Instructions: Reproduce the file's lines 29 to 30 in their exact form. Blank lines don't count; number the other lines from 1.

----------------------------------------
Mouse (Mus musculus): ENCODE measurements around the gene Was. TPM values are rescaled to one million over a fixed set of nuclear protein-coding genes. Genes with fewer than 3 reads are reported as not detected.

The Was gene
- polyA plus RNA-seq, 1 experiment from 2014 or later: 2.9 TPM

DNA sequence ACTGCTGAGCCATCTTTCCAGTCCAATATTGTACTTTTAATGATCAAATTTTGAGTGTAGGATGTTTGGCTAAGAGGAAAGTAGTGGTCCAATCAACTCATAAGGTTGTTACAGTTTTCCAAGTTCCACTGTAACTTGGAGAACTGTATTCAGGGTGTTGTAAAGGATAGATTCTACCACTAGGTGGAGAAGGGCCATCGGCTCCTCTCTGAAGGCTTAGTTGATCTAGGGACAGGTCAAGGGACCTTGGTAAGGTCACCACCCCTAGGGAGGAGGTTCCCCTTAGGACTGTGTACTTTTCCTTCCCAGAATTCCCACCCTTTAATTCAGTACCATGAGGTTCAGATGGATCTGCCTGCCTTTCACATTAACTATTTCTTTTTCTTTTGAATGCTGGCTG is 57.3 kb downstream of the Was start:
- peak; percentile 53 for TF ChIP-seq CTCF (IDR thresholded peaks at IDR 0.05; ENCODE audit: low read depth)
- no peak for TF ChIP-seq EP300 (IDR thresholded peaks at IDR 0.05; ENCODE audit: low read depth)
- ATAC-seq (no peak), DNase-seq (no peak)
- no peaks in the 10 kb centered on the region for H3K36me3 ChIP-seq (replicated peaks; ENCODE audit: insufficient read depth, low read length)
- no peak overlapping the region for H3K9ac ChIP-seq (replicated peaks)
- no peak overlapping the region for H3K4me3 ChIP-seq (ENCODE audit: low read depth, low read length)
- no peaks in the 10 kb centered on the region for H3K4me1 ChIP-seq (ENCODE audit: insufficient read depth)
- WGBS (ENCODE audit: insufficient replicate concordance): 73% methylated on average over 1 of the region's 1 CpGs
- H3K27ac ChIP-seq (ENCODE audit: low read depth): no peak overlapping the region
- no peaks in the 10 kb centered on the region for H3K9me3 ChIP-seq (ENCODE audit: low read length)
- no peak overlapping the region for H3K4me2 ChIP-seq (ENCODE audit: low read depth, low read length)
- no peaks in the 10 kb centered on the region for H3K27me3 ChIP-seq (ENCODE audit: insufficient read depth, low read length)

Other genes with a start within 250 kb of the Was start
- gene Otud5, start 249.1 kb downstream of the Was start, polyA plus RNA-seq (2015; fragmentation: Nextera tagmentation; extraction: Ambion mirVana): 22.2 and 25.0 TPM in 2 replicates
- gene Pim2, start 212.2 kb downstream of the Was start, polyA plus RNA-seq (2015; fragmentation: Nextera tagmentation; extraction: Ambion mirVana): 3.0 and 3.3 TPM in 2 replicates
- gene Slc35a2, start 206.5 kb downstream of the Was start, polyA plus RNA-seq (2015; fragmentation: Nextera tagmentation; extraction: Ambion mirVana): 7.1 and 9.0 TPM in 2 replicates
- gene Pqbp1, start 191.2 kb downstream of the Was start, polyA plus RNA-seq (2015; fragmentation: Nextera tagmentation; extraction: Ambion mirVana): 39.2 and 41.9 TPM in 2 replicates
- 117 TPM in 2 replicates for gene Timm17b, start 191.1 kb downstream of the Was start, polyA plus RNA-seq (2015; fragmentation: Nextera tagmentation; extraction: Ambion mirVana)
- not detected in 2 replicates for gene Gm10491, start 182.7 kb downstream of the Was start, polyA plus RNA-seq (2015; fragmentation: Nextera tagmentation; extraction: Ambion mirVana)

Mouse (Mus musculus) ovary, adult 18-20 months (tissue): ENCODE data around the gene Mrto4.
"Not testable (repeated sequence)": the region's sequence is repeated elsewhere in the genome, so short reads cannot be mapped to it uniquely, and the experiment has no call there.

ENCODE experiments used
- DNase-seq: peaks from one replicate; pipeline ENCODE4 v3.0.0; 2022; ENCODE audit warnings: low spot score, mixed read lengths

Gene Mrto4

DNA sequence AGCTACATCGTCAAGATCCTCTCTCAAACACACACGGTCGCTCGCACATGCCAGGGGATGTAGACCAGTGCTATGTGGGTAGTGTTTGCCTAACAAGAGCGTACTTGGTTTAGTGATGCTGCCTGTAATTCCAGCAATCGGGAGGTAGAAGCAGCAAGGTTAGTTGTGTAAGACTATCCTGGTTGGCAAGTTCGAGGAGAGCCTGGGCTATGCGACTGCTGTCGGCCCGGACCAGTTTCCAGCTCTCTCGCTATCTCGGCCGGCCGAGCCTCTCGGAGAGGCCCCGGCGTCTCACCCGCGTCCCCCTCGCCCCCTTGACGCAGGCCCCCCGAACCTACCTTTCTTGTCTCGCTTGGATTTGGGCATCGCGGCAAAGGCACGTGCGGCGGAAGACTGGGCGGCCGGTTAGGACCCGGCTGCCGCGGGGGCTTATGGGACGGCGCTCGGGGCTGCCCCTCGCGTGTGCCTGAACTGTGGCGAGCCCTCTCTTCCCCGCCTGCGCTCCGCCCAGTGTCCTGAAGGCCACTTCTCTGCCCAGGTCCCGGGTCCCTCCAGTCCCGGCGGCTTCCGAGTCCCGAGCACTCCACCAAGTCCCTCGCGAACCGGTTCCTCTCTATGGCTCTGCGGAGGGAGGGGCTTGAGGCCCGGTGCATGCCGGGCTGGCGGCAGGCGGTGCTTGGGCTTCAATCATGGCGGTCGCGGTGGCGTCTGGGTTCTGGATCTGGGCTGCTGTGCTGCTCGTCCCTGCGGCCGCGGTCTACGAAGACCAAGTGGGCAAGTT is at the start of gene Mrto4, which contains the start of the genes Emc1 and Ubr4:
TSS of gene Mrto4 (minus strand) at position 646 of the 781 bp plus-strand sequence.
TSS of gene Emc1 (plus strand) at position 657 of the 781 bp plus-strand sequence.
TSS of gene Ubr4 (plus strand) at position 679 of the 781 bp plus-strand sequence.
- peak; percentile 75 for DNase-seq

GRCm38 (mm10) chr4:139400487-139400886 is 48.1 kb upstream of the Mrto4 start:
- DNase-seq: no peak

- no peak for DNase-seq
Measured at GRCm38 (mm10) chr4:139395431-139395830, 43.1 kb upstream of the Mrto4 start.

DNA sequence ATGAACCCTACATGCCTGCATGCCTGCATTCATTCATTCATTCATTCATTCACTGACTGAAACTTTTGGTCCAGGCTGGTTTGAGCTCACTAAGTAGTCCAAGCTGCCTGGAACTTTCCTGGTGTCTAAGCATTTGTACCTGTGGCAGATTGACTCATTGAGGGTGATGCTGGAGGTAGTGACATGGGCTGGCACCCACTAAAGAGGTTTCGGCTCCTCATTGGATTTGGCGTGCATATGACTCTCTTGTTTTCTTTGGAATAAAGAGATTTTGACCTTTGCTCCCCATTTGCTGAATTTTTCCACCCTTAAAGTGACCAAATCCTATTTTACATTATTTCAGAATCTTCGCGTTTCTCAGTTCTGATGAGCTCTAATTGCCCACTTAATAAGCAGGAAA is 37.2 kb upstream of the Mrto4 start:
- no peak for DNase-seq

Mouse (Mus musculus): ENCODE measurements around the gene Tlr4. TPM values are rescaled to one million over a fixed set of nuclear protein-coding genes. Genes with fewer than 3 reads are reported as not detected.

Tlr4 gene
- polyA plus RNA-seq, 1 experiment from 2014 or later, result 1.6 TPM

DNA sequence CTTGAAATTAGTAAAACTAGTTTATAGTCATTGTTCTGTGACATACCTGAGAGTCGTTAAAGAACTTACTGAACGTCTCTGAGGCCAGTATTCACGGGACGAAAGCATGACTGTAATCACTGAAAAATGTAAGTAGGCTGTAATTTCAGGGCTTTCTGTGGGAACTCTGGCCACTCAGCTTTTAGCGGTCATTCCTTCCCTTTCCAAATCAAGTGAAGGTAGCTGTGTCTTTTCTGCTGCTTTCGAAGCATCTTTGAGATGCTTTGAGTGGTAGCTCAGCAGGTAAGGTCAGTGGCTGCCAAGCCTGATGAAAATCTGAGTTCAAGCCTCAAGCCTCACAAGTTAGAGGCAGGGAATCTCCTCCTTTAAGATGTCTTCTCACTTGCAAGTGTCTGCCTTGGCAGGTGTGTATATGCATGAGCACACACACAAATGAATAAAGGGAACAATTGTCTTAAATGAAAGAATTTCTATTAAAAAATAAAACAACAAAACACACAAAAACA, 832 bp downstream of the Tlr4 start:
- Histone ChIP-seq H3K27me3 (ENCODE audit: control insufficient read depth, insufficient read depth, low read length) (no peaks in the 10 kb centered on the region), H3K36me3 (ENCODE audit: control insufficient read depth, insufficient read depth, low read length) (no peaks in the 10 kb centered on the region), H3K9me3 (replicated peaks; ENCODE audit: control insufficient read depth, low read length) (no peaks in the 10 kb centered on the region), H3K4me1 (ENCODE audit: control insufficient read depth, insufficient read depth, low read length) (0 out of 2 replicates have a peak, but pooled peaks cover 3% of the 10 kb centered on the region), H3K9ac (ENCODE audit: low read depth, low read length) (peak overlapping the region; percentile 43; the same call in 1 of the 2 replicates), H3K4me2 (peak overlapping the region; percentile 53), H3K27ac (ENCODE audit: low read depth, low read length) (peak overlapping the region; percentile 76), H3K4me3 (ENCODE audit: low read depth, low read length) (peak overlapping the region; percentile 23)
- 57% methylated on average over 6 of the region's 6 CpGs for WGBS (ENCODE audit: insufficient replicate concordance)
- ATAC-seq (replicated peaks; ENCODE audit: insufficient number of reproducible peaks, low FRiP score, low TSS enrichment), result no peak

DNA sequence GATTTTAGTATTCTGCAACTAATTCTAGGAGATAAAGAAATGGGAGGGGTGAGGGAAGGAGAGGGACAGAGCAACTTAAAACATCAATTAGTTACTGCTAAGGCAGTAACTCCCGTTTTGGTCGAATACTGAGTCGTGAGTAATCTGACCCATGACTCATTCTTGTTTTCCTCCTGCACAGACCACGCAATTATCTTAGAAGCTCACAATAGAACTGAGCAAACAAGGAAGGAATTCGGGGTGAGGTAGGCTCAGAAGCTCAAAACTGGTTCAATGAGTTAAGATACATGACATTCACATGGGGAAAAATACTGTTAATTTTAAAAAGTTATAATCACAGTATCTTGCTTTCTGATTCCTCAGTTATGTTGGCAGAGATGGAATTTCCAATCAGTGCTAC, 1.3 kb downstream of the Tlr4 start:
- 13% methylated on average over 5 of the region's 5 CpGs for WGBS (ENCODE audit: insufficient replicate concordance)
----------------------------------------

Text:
DNA sequence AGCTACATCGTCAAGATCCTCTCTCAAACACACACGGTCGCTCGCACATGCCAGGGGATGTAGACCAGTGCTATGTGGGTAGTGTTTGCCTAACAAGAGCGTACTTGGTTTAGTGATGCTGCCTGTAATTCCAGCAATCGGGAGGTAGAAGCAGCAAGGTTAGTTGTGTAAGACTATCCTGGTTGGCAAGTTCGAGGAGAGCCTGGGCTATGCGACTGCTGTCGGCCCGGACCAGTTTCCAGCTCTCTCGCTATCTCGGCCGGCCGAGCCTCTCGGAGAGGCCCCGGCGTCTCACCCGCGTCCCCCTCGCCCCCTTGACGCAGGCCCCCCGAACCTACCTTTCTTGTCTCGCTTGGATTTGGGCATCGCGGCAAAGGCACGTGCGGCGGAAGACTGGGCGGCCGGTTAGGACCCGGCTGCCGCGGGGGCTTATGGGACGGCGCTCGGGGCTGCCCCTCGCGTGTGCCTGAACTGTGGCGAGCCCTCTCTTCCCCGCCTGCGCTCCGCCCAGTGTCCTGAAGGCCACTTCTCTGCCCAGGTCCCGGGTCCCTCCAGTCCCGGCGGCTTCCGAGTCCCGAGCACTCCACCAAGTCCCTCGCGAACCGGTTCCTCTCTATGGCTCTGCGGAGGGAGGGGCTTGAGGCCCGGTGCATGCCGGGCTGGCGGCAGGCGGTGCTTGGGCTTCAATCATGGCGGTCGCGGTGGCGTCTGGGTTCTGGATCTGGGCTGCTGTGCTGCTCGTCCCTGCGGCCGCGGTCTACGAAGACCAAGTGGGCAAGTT is at the start of gene Mrto4, which contains the start of the genes Emc1 and Ubr4:
TSS of gene Mrto4 (minus strand) at position 646 of the 781 bp plus-strand sequence.